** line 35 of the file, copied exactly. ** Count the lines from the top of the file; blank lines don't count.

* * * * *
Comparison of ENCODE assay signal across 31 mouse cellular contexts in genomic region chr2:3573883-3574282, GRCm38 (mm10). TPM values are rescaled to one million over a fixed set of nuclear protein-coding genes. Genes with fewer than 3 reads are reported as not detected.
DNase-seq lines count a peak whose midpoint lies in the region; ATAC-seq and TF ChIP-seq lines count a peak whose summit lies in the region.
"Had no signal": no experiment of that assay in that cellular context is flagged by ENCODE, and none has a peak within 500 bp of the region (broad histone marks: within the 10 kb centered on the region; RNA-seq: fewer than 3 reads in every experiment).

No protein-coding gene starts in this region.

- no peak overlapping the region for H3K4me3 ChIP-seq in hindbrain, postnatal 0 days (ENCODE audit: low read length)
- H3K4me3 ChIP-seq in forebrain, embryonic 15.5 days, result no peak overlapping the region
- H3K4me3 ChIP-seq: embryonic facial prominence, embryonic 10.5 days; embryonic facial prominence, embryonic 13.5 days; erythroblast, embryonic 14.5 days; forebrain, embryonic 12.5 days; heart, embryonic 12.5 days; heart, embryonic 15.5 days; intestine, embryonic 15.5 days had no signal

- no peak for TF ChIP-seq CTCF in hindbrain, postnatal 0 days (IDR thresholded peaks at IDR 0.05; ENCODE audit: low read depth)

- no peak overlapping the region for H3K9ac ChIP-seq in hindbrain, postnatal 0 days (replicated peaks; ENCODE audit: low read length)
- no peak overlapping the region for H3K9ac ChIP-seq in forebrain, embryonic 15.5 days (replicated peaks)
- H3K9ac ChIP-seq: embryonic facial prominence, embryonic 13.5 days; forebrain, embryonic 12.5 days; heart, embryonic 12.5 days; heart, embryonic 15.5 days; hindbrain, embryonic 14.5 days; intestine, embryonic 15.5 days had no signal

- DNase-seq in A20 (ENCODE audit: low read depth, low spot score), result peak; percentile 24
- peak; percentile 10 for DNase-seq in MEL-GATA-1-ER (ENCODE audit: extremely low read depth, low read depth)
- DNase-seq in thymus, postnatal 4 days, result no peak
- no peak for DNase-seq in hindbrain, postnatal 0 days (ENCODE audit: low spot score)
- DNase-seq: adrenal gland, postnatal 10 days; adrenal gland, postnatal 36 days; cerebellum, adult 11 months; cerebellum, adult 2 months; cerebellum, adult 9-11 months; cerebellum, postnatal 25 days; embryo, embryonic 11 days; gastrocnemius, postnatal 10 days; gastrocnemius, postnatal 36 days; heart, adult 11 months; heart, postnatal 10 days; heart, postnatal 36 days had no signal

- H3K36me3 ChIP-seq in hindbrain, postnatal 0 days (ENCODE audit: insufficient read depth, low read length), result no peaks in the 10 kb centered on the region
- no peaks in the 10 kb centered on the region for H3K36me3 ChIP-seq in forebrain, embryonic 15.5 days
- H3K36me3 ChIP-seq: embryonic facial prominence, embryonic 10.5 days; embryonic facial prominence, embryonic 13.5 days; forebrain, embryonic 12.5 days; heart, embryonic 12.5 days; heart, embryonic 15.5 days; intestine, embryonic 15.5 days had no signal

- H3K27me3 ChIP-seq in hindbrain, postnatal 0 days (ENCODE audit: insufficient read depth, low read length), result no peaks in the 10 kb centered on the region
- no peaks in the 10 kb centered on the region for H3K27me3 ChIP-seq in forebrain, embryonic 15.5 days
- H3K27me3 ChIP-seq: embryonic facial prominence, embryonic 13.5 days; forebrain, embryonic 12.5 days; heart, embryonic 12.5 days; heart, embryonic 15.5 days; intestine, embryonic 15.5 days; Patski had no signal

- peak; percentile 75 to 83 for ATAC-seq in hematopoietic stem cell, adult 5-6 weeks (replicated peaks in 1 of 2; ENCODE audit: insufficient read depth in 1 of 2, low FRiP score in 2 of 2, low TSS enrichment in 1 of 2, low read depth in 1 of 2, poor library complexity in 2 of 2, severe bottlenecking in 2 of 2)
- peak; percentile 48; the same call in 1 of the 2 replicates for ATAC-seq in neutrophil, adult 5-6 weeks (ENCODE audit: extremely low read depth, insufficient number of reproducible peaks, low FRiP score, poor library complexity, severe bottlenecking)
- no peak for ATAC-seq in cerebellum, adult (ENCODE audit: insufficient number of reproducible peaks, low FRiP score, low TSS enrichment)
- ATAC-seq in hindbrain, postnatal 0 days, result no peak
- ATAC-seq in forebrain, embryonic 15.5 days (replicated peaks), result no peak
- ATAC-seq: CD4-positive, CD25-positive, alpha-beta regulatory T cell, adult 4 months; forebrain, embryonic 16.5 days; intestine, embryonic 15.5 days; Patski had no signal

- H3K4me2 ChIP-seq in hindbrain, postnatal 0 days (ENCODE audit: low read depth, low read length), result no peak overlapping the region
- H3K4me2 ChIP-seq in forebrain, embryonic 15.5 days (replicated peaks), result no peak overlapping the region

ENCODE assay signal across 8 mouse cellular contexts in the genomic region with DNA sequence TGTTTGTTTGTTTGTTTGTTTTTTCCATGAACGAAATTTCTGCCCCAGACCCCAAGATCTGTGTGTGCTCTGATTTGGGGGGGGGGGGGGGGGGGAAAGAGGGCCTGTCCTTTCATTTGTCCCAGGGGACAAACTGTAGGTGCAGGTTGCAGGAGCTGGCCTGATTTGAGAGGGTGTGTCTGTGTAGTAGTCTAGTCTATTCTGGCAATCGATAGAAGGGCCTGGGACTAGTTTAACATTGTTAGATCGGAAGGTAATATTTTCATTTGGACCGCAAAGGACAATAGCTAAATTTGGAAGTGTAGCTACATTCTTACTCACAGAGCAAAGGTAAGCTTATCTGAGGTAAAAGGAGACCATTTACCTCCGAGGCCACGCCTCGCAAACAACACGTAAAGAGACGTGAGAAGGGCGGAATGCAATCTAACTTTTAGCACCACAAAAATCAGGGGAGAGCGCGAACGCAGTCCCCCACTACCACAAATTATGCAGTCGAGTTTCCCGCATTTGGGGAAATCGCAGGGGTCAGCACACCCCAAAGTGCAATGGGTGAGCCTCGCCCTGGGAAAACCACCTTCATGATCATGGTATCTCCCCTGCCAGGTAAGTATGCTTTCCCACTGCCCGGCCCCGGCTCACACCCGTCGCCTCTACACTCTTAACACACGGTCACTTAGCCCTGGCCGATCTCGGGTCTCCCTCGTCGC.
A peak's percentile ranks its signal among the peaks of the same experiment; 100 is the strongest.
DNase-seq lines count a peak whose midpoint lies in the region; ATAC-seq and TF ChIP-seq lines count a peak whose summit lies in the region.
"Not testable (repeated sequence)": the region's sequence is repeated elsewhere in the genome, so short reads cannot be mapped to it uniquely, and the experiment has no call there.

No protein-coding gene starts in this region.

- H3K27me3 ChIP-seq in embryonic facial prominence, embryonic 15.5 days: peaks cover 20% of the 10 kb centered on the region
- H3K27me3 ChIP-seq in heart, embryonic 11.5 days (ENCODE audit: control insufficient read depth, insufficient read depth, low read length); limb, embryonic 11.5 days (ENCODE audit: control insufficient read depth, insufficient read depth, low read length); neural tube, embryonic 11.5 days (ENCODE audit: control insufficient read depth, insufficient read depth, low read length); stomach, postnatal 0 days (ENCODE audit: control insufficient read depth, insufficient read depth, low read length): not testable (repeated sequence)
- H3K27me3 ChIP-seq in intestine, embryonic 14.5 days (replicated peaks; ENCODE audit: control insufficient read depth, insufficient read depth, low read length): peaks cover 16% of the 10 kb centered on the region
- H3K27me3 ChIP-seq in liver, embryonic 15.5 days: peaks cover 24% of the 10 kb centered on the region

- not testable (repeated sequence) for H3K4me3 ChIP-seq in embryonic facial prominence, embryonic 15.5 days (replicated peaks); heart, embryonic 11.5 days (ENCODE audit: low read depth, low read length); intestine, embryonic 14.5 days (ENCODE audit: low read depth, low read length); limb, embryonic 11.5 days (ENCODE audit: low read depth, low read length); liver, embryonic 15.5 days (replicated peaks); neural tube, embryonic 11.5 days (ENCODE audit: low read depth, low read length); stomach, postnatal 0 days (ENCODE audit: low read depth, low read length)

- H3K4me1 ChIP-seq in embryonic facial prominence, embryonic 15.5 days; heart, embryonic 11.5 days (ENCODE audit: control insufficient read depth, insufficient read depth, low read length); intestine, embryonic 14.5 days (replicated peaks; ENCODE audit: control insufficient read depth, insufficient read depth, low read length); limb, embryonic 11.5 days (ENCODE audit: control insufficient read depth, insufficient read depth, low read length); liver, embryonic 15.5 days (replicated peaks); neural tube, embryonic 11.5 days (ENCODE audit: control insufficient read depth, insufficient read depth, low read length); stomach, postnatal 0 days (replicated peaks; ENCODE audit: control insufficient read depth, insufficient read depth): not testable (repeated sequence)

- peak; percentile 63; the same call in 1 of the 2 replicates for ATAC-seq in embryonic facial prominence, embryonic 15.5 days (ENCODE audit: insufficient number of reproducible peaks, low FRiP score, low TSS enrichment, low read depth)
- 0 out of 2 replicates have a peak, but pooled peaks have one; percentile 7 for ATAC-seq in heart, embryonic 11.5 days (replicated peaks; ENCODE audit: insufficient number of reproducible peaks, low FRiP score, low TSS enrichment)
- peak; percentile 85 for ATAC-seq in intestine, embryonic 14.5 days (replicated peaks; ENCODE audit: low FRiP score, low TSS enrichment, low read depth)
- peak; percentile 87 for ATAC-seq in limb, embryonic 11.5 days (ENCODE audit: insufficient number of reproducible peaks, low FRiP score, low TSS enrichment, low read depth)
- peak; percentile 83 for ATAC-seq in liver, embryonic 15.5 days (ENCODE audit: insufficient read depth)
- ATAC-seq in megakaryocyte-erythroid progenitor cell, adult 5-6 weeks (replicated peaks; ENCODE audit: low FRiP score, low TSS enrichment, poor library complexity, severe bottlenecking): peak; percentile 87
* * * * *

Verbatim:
No protein-coding gene starts in this region.